Thursday, November 10, 2011

Students Demonstrate in London While British Cops Tear Down Tents in Trafalgar Square

Police tear down Trafalgar Square tents

November 10, 2011 - 3:29AM

Police have torn down tents pitched by anti-capitalist protesters who had briefly set up camp in London's Trafalgar Square.

Activists moved into the historic square on Wednesday in an offshoot protest of the Occupy movement whose supporters have been camping outside St Paul's Cathedral in the capital for weeks.

They pitched about 25 tents during a march by thousands of students against cuts to university funding, but said their main aim was to express solidarity with a public sector strike against pension reforms on November 30.

However, policemen patrolling the student march soon moved in, hauling protesters out of the tents which officers then folded up.

"This is what democracy looks like," screamed one protester with a trickle of blood running down his forehead, as police led him away in handcuffs.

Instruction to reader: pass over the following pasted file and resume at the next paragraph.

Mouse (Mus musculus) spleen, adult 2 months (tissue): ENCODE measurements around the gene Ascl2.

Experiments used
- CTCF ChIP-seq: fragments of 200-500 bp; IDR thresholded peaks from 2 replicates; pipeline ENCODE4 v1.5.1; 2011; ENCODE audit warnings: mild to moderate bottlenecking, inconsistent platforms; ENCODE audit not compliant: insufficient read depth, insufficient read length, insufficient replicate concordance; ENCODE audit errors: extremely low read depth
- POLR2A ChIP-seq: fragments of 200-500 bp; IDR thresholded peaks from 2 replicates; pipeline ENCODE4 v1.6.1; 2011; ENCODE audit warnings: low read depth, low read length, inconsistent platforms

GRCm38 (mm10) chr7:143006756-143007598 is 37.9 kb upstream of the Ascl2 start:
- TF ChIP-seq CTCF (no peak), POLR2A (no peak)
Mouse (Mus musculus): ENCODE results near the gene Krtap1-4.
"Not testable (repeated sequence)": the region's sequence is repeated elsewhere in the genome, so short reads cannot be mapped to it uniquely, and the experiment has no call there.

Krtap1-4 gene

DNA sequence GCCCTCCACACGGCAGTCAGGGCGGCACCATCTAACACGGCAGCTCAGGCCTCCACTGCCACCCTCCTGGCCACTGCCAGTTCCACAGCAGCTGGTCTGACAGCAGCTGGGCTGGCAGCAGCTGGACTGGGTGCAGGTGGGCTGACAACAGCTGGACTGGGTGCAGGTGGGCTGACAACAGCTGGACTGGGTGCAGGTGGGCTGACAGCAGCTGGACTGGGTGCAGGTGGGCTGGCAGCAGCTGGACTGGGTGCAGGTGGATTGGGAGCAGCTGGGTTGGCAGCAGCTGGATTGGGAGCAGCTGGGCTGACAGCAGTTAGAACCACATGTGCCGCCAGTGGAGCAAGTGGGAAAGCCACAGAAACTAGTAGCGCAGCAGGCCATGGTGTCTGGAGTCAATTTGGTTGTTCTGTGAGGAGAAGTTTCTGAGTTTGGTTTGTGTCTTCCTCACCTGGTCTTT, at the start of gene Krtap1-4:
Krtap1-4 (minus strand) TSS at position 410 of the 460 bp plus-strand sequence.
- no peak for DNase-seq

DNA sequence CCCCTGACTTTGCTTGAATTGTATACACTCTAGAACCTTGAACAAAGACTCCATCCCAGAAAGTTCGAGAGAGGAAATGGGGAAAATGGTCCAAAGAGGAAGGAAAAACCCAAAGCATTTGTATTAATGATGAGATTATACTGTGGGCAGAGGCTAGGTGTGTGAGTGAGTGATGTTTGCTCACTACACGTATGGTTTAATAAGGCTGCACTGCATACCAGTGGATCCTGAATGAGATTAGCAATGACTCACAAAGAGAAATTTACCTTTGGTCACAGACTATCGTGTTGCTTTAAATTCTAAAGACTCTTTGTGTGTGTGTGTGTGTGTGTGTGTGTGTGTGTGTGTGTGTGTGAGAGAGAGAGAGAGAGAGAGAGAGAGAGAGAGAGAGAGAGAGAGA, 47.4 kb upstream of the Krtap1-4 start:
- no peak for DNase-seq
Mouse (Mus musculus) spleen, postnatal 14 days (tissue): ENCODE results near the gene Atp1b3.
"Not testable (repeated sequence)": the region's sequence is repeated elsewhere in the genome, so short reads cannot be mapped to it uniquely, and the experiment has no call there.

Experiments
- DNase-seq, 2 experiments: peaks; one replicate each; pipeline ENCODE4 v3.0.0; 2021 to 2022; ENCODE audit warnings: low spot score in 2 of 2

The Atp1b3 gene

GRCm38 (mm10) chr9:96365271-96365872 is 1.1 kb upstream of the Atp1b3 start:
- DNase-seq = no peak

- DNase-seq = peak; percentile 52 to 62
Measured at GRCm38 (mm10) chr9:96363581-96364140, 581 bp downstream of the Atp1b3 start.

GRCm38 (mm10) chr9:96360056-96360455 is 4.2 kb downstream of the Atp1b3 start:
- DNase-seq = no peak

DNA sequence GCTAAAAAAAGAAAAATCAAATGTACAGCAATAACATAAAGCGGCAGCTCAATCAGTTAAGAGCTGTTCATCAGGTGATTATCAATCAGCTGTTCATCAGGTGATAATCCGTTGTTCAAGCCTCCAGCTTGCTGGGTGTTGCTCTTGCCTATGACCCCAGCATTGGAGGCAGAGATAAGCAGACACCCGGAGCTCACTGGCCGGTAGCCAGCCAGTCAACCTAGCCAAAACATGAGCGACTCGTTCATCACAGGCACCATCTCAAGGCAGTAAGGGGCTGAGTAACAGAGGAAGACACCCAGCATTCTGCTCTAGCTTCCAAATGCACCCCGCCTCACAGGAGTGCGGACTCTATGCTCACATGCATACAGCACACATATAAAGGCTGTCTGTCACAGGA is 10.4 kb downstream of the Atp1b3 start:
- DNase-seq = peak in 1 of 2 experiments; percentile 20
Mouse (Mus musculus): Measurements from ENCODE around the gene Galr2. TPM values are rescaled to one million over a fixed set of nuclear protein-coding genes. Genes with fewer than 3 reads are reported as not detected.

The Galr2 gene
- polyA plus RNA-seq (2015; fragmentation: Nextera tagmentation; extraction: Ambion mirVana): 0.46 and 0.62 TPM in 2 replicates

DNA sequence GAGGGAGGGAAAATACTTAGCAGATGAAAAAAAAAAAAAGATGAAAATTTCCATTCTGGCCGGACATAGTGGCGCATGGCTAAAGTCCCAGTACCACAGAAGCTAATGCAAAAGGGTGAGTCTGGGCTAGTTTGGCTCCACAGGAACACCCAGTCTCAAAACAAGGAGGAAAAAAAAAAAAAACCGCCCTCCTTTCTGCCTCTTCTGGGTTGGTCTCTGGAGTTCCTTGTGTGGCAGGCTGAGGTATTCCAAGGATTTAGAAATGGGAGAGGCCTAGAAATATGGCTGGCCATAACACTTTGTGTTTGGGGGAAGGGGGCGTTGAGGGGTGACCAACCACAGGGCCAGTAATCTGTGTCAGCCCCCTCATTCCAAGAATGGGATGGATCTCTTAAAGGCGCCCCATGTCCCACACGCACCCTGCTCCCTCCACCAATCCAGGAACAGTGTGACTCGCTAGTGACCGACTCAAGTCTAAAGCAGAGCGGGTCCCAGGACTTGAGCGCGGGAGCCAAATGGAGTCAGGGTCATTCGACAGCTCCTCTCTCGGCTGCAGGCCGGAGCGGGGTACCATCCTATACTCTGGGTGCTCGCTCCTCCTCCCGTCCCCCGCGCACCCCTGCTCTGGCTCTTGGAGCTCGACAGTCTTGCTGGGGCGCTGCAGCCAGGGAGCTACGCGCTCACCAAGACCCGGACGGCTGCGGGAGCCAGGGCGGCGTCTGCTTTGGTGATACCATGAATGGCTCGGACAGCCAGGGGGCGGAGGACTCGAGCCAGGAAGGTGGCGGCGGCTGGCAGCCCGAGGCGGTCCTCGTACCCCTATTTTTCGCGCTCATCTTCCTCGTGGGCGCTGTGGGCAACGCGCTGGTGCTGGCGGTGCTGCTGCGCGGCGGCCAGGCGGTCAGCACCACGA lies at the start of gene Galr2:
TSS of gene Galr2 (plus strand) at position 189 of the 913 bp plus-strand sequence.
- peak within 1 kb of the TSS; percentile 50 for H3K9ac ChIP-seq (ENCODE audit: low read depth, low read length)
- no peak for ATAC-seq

Another protester, Glyn Jukes, said the demonstrators were allied to the Occupy London Stock Exchange (Occupy LSX) movement, whose supporters have been camping outside St Paul's in London's financial district since mid-October.

Occupy LSX said on its Twitter feed: "We are now occupying Trafalgar Square! *victory dance*" and called on supporters to move in with tents and supplies.

"We've chosen this very public place at the centre of London to serve as a beacon for the general strike on the 30th to help communicate with people," Jukes said, referring to a planned major walkout over pension reforms.

They set up blue and green tents near the lion statues at the foot of Nelson's Column, which honours British admiral Horatio Nelson, who defeated the French and Spanish navies at the Battle of Trafalgar in 1805.

Jukes insisted the encampment was not aimed at provoking the police, who have been on high alert after student protests last year erupted into violence, and after major riots on the streets of the capital in August.

"This is not a provocation, it's very symbolic. We are a peaceful organisation; what we seek to promote is a dialogue. I think it will give us a great opportunity," he said.

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